exptDS = exptData(exptSet)
exptDS = 

Experiment Data:
  500 features,  26 samples
  1 elements
  Element names: Expressions

Extract only the expression DataMatrix instance.

dMatrix = expressions(exptSet);

The returned expression DataMatrix should be identical to the exprsData DataMatrix object that you created earlier.

get(dMatrix)
            Name: 'mouseExprsData'
        RowNames: {500×1 cell}
        ColNames: {1×26 cell}
           NRows: 500
           NCols: 26
           NDims: 2
    ElementClass: 'double'

Get PubMed IDs for the experiment stored in exptSet.

exptSet.pubMedID
ans =

    '16244648'

Subsetting an ExpressionSet Object

You can subset an ExpressionSet object so that you can focus on the samples and features of interest. The first indexing argument subsets the features and the second argument subsets the samples.

Create a new ExpressionSet object consisting of the first five features and the samples named A, B, and C.

mySet = exptSet(1:5, {'A', 'B', 'C'})
mySet = 

ExpressionSet
Experiment Data: 5 features, 3 samples
  Element names: Expressions
Sample Data:
    Sample names:     A, B, C
    Sample variable names and meta information: 
        Gender:  Gender of the mouse in study
        Age:  The number of weeks since mouse birth
        Type:  Genetic characters
        Strain:  The mouse strain
        Source:  The tissue source for RNA collection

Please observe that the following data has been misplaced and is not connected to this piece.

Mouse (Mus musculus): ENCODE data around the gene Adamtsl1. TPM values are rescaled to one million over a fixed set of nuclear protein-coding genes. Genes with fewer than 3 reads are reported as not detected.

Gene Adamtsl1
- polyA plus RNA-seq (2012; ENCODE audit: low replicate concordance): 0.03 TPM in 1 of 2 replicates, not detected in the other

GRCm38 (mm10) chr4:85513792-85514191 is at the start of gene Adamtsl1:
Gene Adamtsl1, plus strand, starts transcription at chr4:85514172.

Feature Data:
    Feature names:     100001_at, 100002_at, ...,100005_at (5 total)
    Feature variable names and meta information: 
        GeneTitle: Gene title of a probe set
        GeneSymbol: Probe set gene symbol
        ChromosomalLocation: Probe set chromosomal locations
        Pathway: The pathway the genes involved in
Experiment Information: use 'exptInfo(obj)'
size(mySet)
ans =

     5     3

featureNames(mySet)
ans =

  5×1 cell array

    '100001_at'
    '100002_at'
    '100003_at'
    '100004_at'
    '100005_at'

sampleNames(mySet)
ans =

  1×3 cell array

    'A'    'B'    'C'

You can also create a subset consisting of only the samples from hippocampus tissues.

hippocampusSet = exptSet(:, nominal(exptSet.Source)== 'hippocampus')
hippocampusSet = 

ExpressionSet
Experiment Data: 500 features, 6 samples
  Element names: Expressions
Sample Data:
    Sample names:     O, P, ...,T (6 total)
    Sample variable names and meta information: 
        Gender:  Gender of the mouse in study
        Age:  The number of weeks since mouse birth
        Type:  Genetic characters
        Strain:  The mouse strain
        Source:  The tissue source for RNA collection
Feature Data:
    Feature names:     100001_at, 100002_at, ...,100717_at (500 total)
    Feature variable names and meta information: 
        GeneTitle: Gene title of a probe set
        GeneSymbol: Probe set gene symbol
        ChromosomalLocation: Probe set chromosomal locations
        Pathway: The pathway the genes involved in
Experiment Information: use 'exptInfo(obj)'
hippocampusSet.Source
ans =

  6×1 cell array

    'hippocampus'
    'hippocampus'
    'hippocampus'
    'hippocampus'
    'hippocampus'
    'hippocampus'

hippocampusExprs = expressions(hippocampusSet);
get(hippocampusExprs)
            Name: 'mouseExprsData'
        RowNames: {500×1 cell}
        ColNames: {'O'  'P'  'Q'  'R'  'S'  'T'}
           NRows: 500
           NCols: 6
           NDims: 2
    ElementClass: 'double'

References

[1] Hovatta, I., et al., "Glyoxalase 1 and glutathione reductase 1 regulate anxiety in mice", Nature, 438(7068):662-6, 2005.

[2] Brazma, A., et al., "Minimum information about a microarray experiment (MIAME) - toward standards for microarray data", Nat. Genet. 29(4):365-371, 2001.